Edgewall Software

Build Recipes

A build recipe tells a build slave how a project is to be built. It consists of multiple build steps, each defining a command to execute, and where artifacts can be found after that command has successfully completed.

Build recipes are intended to supplement existing project build files (such as Makefiles), not to replace them. In general, a recipe will be much simpler than the build file itself, because it doesn't deal with all the details of the build. It just automates the execution of the build and lets the build slave locate any artifacts and metrics data generated in the course of the build.

A recipe can and should split the build into multiple separate steps so that the build slave can provide better status reporting to the build master while the build is still in progress. This is important for builds that might take long to execute. In addition, build steps help organize the build results for a more structured presentation.

File Format

Build recipes are stored internally in an XML-based format. Recipe documents have a single <build> root element with one or more <step> child elements. The steps are executed in the order they appear in the recipe.

A <step> element will consist of any number of commands and reports. Most of these elements are declared in XML namespaces, where the namespace URI defines a collection of related commands.

The <build> element can optionally have an onerror attribute that dictates how a build should proceed after the failure of a step. Allowable values are:

  • fail: failure of a step causes the build to terminate. (default)
  • continue: builds continue after step failures. Failing steps contribute to the overall build status.
  • ignore: builds continue after step failures. Builds are marked as successful even in the presence of failed steps with onerror='ignore'

<step> elements can override the <build> onerror attribute with their own onerror attributes.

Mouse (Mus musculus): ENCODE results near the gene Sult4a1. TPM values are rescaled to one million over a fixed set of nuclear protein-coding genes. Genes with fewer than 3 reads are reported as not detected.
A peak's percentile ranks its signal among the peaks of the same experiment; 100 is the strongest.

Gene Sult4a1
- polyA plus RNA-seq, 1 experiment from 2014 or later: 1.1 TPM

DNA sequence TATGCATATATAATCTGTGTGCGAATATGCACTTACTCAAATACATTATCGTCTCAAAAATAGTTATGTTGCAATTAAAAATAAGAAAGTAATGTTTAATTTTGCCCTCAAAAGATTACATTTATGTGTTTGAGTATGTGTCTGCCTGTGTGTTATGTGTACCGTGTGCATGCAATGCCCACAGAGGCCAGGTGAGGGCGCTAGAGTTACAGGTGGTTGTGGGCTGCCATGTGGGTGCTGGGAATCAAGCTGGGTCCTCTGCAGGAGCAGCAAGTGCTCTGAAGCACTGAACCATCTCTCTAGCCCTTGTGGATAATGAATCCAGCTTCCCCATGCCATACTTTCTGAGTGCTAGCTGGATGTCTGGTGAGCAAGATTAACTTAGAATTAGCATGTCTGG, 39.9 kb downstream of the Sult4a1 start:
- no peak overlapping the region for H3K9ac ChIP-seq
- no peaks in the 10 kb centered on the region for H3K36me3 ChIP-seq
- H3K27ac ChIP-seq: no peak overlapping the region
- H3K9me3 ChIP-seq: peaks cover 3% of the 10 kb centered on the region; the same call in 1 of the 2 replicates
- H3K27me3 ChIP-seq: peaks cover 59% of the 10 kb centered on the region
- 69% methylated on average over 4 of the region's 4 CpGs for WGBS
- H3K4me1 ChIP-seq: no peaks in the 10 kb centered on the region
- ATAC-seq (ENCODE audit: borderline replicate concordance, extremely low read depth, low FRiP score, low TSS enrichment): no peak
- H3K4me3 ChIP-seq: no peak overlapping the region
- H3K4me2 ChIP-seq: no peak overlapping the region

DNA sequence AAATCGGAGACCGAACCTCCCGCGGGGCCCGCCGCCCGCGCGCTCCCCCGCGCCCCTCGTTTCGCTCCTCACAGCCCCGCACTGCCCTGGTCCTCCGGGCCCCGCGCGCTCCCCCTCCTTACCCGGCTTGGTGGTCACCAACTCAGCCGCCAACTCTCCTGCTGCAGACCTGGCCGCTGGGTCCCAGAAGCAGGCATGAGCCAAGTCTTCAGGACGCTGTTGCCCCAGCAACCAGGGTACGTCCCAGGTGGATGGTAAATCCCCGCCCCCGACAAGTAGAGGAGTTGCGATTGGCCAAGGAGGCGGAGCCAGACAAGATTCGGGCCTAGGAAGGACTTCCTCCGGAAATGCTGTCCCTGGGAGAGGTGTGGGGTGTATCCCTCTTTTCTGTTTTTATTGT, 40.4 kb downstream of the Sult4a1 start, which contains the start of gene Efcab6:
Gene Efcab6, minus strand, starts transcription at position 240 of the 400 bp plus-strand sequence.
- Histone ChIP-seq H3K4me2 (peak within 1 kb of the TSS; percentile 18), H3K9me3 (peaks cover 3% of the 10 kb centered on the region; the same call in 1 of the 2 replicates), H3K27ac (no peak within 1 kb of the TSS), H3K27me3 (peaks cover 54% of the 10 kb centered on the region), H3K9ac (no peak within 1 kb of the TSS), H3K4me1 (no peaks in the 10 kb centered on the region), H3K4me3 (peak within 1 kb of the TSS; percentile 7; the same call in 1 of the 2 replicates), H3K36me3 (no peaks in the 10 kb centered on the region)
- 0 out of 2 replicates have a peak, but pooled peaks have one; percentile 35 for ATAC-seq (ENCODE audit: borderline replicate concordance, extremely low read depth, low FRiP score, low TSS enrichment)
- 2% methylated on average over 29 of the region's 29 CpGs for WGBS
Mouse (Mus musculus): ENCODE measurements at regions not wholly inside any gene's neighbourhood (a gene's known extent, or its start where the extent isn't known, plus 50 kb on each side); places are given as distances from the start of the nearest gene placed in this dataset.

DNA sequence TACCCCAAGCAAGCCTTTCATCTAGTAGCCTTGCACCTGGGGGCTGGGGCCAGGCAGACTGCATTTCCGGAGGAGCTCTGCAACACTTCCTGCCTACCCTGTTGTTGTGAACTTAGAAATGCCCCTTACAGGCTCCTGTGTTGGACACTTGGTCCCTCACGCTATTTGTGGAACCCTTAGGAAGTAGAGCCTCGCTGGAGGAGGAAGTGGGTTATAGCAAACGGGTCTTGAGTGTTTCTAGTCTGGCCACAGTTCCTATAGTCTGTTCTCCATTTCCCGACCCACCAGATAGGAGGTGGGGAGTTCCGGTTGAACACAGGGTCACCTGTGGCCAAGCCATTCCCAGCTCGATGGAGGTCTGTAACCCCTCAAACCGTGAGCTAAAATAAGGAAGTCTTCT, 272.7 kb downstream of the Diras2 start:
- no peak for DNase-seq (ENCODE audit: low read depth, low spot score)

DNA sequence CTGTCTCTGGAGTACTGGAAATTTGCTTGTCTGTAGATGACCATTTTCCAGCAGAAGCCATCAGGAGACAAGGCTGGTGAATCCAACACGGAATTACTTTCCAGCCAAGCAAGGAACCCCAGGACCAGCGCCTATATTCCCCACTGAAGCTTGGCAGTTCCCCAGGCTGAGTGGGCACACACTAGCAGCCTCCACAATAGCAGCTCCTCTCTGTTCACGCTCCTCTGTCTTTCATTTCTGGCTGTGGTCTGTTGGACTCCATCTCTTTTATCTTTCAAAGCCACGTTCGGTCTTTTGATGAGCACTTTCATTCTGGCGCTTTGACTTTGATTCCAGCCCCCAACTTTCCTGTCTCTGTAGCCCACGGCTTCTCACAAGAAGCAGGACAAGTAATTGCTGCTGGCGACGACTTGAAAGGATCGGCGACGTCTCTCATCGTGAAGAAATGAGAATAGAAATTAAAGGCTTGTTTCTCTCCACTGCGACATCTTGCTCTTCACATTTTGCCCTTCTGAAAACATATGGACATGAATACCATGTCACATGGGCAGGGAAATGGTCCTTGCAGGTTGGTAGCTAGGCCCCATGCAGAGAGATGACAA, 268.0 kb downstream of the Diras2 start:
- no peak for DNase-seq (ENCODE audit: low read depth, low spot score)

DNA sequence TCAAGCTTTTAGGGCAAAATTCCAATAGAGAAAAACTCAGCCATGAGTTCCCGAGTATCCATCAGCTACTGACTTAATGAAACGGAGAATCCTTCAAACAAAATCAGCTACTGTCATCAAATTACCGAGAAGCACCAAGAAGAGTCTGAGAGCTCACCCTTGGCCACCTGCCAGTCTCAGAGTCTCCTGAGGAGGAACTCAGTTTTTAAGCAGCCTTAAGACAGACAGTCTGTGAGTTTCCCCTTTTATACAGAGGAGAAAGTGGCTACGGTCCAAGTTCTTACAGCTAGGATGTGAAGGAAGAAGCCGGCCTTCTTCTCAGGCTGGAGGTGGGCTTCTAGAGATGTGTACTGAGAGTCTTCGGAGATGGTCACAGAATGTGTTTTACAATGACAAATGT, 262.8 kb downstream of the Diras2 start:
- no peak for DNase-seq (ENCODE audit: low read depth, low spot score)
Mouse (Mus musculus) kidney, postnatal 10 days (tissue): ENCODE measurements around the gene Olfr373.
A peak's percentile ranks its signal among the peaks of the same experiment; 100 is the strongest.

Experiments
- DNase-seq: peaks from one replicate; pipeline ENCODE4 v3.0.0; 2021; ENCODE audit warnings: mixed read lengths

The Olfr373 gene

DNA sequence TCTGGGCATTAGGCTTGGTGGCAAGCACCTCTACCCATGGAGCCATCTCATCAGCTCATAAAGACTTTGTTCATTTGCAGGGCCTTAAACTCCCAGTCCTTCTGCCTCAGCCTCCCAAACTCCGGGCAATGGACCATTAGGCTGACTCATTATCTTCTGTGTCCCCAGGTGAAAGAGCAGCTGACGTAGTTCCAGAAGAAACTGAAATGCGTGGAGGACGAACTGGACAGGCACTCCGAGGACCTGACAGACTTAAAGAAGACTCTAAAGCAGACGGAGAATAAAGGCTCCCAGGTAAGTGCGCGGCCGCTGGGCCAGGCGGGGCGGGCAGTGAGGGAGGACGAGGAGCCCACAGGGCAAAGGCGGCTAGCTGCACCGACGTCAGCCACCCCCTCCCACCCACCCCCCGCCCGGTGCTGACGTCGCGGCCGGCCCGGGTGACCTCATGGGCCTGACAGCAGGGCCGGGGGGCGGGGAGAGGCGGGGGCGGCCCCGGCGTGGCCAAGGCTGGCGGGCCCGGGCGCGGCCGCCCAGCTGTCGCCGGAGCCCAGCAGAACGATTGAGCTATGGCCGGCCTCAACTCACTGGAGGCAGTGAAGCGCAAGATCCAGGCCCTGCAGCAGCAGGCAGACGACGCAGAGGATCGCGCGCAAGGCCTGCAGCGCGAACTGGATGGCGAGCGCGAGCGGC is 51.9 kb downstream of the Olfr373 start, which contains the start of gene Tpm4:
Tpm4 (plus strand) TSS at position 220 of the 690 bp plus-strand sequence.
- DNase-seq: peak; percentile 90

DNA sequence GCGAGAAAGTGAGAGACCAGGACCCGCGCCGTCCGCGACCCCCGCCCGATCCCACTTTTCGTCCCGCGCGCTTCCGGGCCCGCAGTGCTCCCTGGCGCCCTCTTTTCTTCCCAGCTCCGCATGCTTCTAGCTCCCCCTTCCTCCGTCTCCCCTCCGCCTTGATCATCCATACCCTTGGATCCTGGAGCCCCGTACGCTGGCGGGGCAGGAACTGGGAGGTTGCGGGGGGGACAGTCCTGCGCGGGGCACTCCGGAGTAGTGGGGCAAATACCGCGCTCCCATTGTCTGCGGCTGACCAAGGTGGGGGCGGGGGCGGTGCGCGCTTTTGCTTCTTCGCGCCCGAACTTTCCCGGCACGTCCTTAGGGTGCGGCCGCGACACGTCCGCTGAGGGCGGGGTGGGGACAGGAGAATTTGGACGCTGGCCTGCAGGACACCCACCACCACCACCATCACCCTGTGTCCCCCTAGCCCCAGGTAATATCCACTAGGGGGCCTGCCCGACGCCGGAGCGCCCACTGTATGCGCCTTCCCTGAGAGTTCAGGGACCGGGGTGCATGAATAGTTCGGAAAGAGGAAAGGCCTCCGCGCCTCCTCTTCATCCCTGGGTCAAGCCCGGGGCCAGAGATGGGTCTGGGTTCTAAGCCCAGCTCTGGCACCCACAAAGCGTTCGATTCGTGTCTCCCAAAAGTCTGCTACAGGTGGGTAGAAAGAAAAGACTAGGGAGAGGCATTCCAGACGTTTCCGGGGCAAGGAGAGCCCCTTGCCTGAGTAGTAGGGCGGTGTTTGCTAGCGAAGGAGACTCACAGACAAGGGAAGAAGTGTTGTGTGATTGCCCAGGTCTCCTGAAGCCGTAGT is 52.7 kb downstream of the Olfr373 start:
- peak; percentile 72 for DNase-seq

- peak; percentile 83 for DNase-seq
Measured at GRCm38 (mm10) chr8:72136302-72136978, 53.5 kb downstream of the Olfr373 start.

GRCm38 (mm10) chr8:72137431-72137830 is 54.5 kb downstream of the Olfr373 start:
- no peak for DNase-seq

Commonly, the first step of any build recipe will perform the checkout from the repository.

<build xmlns:python="http://bitten.edgewall.org/tools/python"
       xmlns:svn="http://bitten.edgewall.org/tools/svn">
  <step id="checkout" description="Checkout source from repository">
    <svn:checkout url="http://svn.example.org/repos/foo"
        path="${path}" revision="${revision}" />
  </step>
  <step id="build" description="Compile to byte code">
    <python:distutils command="build"/>
  </step>
  <step id="test" description="Run unit tests">
    <python:distutils command="unittest"/>
    <python:unittest file="build/test-results.xml"/>
    <python:trace summary="build/test-coverage.txt"
        coverdir="build/coverage" include="trac*" exclude="*.tests.*"/>
  </step>
</build>

See Build Recipe Commands for a comprehensive reference of the commands available by default.

Recipes may contain variables, for example ${path}, which are expanded before the recipe is executed. A small set of variables is pre-defined but custom variables may be added (see Slave Configuration for further instructions). The pre-defined recipe variables are:

Variable name Expanded value
${path} Repository path from the build configuration
${config} The build configuration name
${build} The index of this build request
${revision} The repository revision being tested
${reponame} Then name of the repository as derived from path
${repopath} The path as seen from inside the repository
${platform} The name of the target platform being built
${name} The name of the build slave
${basedir} The absolute path of the build location, joining work-dir (absolute) with build-dir (relative)

As the recipe needs to be valid XML, any reserved characters in attributes must be quoted using regular XML entities:

Character Quoted
" &quot;
< &lt;
> &gt;
& &amp;
' &apos;

If needed, most commands use regular shell rules to split parts of the input - typically like args input for sh:exec command. Double-quotes (&quot;) can be used to mark the start and end if any sub-parts contain whitespace, alternatively '\' can be used to escape whitespace or any other character that carries meaning as part of input - including double-quotes and backslash itself:

<sh:exec file="echo" args="o\\ne &quot;4 2&quot; \&quot;hi\ there\&quot;"/>

This will pass 3 arguments: o\ne + 4 2 + "hi there".

Note: On Windows, batch scripts and built-ins will execute through a shell. This may affect quoting of arguments.


See also: Documentation

Last modified 2 years ago Last modified on Dec 10, 2015 6:18:23 AM